For the people of Olympia and other cities in Washington state, salmon fishing is both a recreational activity and commercial business. Unfortunately, fishing in open waters off the Pacific coast could be shut down for the 2016 season due to low returns of Coho salmon to the Columbia River.
Until the Pacific Fishery Management Council convenes in April, no final decision will be made. Along with a complete shutdown, this federal panel is considering three options, one being a partial shutdown specific to Coho.
According to biologists, roughly 380,000 Coho salmon from various Columbia River hatcheries will be returned to the Washington coast but compared to forecasts from last year, that is about 50 percent less. Last year, approximately 242,000 Coho stocks were returned to the river with some of those protected under the Endangered Species Act.
Washington state, like other North American regions is experiencing problems due to warmer water temperatures. This along with the effects of El Nino and a lack of forage fish are key contributors to the lower number of Coho Salmon.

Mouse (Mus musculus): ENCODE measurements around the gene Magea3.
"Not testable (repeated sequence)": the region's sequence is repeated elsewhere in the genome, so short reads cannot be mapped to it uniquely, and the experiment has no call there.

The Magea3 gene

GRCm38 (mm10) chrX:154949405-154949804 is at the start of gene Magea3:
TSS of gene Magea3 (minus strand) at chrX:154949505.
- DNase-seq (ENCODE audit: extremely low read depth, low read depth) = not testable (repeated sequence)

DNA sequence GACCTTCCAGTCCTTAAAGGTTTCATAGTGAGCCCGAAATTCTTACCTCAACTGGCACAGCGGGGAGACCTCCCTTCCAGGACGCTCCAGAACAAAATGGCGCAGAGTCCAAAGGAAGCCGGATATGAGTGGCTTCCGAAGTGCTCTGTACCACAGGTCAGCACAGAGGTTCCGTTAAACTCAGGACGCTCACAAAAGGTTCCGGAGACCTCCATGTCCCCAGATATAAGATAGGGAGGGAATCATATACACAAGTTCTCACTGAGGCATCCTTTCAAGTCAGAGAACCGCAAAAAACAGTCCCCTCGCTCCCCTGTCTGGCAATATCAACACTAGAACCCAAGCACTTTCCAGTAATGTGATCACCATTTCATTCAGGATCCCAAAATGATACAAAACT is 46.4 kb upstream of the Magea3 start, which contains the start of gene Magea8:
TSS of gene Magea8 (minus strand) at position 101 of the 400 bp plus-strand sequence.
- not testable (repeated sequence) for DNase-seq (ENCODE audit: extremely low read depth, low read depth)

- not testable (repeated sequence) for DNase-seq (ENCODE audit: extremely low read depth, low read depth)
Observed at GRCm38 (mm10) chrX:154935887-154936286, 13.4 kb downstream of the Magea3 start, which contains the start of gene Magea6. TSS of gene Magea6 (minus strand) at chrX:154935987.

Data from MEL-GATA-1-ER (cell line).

Although fishing for Coho salmon was dramatically reduced in 2008, a complete shutdown has not occurred in more than 20 years. As stated by Butch Smith who owns CoHo Charters and Motel, a seasonal shutdown would be devastating since all of the coastal fishing communities depend heavily on tourism, which includes salmon fishing. In addition to tourism, commercial fishers of Coho Salmon would be hit hard.
Obviously, for the people who live in and visit Washington state to enjoy Coho salmon fishing, as well as commercial fishers, a shutdown of the 2016 season is not what anyone wants. While this is certainly a very real possibility, a number of experts believe there is enough Coho salmon for partial fishing.
As stated by Tony Floor, Northwest Marine Trade Association’s director of fishing affairs, at least for the recreational industry, Coho salmon needs to be protected. However, he and others feel that fishing for hatchery Coho should be permitted since the number of Coho and Chinook in 1994 was far less than today.
Chinook going back to the Columbia River this year should be robust. A representative from the Department of Fish and Wildlife said that ocean Chinook have been the foundation for recreational fishing in Washington state and with around 223,000 fish coming from local hatcheries, fishing for this particular species should be excellent this year.